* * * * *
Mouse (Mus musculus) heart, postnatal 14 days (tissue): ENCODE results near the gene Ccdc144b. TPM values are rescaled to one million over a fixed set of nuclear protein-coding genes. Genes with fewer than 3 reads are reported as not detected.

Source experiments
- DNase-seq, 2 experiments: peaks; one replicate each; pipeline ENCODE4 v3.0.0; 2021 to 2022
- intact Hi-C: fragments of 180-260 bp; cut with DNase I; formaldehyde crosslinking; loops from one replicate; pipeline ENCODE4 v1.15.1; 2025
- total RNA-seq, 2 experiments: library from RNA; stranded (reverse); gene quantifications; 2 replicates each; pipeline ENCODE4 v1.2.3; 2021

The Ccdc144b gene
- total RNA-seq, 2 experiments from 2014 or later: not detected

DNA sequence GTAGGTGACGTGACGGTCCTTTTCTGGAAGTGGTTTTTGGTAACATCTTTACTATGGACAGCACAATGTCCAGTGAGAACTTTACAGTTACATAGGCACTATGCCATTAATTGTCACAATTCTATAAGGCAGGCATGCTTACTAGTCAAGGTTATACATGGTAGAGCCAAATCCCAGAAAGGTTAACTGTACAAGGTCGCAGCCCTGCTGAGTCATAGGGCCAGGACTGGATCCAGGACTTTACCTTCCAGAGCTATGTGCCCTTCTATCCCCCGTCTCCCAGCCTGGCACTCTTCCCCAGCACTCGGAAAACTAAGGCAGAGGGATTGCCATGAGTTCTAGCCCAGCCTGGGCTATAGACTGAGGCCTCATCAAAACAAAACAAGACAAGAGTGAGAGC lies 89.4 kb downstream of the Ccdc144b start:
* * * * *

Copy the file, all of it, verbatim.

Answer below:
Mouse (Mus musculus) heart, postnatal 14 days (tissue): ENCODE results near the gene Ccdc144b. TPM values are rescaled to one million over a fixed set of nuclear protein-coding genes. Genes with fewer than 3 reads are reported as not detected.

Source experiments
- DNase-seq, 2 experiments: peaks; one replicate each; pipeline ENCODE4 v3.0.0; 2021 to 2022
- intact Hi-C: fragments of 180-260 bp; cut with DNase I; formaldehyde crosslinking; loops from one replicate; pipeline ENCODE4 v1.15.1; 2025
- total RNA-seq, 2 experiments: library from RNA; stranded (reverse); gene quantifications; 2 replicates each; pipeline ENCODE4 v1.2.3; 2021

The Ccdc144b gene
- total RNA-seq, 2 experiments from 2014 or later: not detected

DNA sequence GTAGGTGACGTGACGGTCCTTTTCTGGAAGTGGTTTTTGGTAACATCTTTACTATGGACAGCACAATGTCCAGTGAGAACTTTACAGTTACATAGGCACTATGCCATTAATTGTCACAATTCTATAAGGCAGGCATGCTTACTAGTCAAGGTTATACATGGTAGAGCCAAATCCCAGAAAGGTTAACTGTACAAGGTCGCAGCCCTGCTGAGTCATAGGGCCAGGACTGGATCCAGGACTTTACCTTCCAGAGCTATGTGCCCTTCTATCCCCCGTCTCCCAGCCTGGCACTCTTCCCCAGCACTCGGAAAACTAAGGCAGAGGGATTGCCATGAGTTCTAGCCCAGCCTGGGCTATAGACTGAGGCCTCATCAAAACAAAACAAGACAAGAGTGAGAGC lies 89.4 kb downstream of the Ccdc144b start: